This film is one of those where it’s a true story, but sort of unknown to the average person in the modern world. I hadn’t heard of Donald Crowhurst and his tragedy until this film started. It’s 1968 and amateur sailor Crowhurst (Colin Firth) has decided he’s going to compete in a sailing race around the world, and he means to do it all in record time. His wife Clare Crowhurst (Rachel Weisz) can’t quite believe he’s going to do it, but then he actually sets off. From the very start it’s clear how unprepared he is, and how tough the journey is going to be.
There’s a sense of hopelessness in this film, and a feeling of dread from the beginning. It’s not a spoiler to say he dies out at sea, because one it’s a true story that has been told on screen many times, and two because the film presents it as a desperate effort all the way through. Before he leaves as an audience member you are frustrated and worried, because you can tell that it is all going to go horribly wrong. Crowhurst gets caught up in the pressure of going because of the money he has been given by sponsors, and all the media attention on him. This creates an unsettling viewing, but one done well by director James Marsh (The Theory of Everything). He manages to make it still interesting to watch whilst you feel like shouting at the screen “DON’T GO!”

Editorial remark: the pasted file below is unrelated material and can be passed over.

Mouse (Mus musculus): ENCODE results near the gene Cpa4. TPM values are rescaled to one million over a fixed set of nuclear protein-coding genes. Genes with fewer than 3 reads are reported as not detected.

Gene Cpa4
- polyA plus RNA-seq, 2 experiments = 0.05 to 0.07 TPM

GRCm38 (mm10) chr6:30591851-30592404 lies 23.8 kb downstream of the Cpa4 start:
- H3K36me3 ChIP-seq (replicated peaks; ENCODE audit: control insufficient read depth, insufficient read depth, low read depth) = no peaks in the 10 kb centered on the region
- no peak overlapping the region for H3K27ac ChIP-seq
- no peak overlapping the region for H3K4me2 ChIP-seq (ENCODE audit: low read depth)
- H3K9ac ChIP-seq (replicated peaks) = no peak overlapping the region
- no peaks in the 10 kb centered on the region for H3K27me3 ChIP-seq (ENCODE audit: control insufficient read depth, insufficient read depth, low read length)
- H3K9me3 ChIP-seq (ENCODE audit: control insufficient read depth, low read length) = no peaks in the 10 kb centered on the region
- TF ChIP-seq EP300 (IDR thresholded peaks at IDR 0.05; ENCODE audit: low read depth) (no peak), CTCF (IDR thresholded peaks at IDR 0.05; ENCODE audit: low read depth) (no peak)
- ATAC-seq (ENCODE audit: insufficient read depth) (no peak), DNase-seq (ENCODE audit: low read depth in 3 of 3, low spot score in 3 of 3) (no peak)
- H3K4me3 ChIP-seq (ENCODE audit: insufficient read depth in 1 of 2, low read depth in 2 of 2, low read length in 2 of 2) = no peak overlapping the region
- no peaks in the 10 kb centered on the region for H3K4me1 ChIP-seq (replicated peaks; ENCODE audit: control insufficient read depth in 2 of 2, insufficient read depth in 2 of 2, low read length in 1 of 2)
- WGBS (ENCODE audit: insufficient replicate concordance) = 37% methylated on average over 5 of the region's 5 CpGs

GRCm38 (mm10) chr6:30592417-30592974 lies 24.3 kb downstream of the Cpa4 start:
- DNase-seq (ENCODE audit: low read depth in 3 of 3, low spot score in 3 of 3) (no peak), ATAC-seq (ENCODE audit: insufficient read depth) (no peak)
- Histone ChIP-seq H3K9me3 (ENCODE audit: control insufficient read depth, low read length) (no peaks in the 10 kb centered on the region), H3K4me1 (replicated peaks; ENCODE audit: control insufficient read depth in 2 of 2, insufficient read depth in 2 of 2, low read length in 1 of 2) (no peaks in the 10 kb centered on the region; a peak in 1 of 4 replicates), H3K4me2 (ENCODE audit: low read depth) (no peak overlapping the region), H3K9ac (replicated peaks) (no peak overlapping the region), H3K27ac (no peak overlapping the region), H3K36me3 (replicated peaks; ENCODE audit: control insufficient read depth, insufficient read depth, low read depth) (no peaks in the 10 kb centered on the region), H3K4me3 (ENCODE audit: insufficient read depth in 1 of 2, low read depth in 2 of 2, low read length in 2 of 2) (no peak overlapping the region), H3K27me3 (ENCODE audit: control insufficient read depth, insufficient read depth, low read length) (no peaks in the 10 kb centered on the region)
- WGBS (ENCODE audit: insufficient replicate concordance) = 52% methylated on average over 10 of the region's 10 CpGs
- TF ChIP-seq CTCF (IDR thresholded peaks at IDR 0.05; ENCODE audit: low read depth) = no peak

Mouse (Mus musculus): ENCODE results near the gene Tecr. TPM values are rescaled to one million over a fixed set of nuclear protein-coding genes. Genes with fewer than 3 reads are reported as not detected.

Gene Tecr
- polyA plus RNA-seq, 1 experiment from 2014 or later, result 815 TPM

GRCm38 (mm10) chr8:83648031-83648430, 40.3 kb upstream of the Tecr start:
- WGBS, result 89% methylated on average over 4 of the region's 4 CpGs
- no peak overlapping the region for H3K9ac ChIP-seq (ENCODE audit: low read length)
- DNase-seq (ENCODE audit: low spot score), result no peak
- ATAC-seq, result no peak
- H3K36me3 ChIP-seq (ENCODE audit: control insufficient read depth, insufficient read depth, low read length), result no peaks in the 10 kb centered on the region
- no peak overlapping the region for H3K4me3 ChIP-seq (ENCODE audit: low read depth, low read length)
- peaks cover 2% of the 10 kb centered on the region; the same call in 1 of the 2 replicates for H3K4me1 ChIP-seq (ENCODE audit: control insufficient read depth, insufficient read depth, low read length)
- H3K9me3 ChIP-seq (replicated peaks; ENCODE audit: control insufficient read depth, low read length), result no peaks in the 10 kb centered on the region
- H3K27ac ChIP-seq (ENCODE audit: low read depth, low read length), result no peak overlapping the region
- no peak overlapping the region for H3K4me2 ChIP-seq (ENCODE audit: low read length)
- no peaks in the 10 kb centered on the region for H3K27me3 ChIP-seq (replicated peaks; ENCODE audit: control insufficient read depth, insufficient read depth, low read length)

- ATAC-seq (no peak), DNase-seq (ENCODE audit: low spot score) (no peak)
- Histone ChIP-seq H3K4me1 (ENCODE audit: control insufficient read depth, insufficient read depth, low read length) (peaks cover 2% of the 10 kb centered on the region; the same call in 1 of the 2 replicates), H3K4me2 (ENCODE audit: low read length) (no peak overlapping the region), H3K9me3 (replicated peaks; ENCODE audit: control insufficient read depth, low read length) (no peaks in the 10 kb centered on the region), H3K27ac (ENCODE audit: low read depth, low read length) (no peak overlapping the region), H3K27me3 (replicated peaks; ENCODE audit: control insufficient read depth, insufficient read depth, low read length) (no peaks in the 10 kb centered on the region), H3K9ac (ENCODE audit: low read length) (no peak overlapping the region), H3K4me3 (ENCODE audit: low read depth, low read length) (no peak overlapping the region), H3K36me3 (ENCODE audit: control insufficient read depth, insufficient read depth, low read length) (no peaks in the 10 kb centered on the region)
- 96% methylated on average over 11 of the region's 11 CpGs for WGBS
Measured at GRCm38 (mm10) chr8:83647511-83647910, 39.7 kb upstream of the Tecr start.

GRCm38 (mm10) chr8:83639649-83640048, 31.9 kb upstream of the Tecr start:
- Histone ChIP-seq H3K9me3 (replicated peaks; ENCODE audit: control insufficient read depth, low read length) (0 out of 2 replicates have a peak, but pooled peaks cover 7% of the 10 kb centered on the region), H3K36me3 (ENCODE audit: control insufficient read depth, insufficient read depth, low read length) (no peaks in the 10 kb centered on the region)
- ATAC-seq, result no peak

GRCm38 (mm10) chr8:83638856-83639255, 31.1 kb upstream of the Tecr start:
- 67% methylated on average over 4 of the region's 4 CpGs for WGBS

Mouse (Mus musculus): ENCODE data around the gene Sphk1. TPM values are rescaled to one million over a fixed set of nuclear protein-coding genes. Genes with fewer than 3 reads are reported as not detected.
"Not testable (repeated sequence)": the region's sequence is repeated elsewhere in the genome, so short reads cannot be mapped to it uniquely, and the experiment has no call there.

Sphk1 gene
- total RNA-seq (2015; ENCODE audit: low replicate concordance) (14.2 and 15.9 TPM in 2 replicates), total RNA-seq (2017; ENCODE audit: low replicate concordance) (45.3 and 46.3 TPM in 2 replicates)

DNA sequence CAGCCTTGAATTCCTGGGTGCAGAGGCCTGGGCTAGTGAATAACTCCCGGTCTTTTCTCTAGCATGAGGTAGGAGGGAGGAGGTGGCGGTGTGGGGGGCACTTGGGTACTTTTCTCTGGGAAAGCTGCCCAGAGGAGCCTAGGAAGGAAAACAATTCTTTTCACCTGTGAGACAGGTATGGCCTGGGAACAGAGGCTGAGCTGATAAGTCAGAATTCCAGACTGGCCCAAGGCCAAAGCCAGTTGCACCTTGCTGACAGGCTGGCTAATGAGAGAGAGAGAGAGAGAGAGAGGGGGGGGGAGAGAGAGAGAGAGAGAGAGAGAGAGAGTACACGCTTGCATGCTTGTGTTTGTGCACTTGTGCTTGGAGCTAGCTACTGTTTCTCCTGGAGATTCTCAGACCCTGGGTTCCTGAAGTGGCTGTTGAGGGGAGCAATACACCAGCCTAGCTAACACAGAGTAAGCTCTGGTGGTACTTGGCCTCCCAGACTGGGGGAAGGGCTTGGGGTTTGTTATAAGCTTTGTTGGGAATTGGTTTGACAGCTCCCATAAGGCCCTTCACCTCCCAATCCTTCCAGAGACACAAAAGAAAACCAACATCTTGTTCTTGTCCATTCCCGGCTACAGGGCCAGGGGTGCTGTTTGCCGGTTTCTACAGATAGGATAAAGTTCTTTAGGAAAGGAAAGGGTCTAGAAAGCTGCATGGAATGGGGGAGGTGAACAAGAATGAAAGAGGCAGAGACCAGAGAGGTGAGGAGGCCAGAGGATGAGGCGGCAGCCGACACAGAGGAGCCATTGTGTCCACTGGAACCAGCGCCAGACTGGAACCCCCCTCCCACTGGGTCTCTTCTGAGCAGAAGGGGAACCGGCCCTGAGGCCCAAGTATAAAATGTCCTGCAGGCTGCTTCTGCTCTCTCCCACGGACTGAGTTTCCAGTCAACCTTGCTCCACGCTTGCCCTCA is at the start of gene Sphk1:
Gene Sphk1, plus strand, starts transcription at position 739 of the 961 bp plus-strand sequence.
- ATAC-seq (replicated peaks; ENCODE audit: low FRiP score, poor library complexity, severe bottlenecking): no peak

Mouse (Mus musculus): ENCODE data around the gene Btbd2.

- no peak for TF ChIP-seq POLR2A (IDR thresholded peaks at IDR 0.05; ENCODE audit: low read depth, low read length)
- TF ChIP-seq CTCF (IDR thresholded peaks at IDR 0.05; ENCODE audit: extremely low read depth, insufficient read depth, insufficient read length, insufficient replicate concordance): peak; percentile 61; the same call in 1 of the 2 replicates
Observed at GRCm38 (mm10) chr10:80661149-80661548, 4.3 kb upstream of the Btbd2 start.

There are some liberties taken to get to when Crowhurst actually leaves, so the building the boat and preparation is cut through quickly. However this lack of depth is made up for later on the film through flashbacks that mostly work. There are a couple that are a bit sappy, and cliché British but other than that the drama landed. I really felt like even though Crowhurst made the wrong decisions, they were understandable. And Colin Firth is great in the film. He really captures the shift from optimism to despair in Crowhurst, and his physical anguish as the runtime progresses is also convincing. Weisz is stoic and so there isn’t really a massive emotional release moment for her. Her performance of trying to hold it all together adds another level of misery to the film. And David Thewlis playing quite a sleazy guy is entertaining to watch.
Overall I thought the film was good. The directing was neat with some moments of beauty and they handled the story with care. It has some big screen sensibilities and Marsh is obviously talented, however I wouldn’t recommend everyone go out and see it. It is quite a desolate experience and it lacks an engaging, or exciting edge to make it something to shout about. One thing I would say is that it has re-told a fascinating story to a new audience, and with great respect to the real people involved.
Is it worth the price of the cinema ticket?
Sure, but don’t expect to feel happy during it.